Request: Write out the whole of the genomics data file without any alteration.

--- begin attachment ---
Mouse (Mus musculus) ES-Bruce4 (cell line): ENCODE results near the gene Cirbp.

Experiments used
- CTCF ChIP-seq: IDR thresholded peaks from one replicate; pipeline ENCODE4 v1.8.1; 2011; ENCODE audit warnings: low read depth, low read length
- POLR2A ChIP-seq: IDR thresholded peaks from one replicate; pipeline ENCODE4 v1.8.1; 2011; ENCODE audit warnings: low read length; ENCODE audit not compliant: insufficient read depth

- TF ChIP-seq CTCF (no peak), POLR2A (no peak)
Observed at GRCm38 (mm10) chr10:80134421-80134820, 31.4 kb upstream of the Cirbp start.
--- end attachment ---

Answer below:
Mouse (Mus musculus) ES-Bruce4 (cell line): ENCODE results near the gene Cirbp.

Experiments used
- CTCF ChIP-seq: IDR thresholded peaks from one replicate; pipeline ENCODE4 v1.8.1; 2011; ENCODE audit warnings: low read depth, low read length
- POLR2A ChIP-seq: IDR thresholded peaks from one replicate; pipeline ENCODE4 v1.8.1; 2011; ENCODE audit warnings: low read length; ENCODE audit not compliant: insufficient read depth

- TF ChIP-seq CTCF (no peak), POLR2A (no peak)
Observed at GRCm38 (mm10) chr10:80134421-80134820, 31.4 kb upstream of the Cirbp start.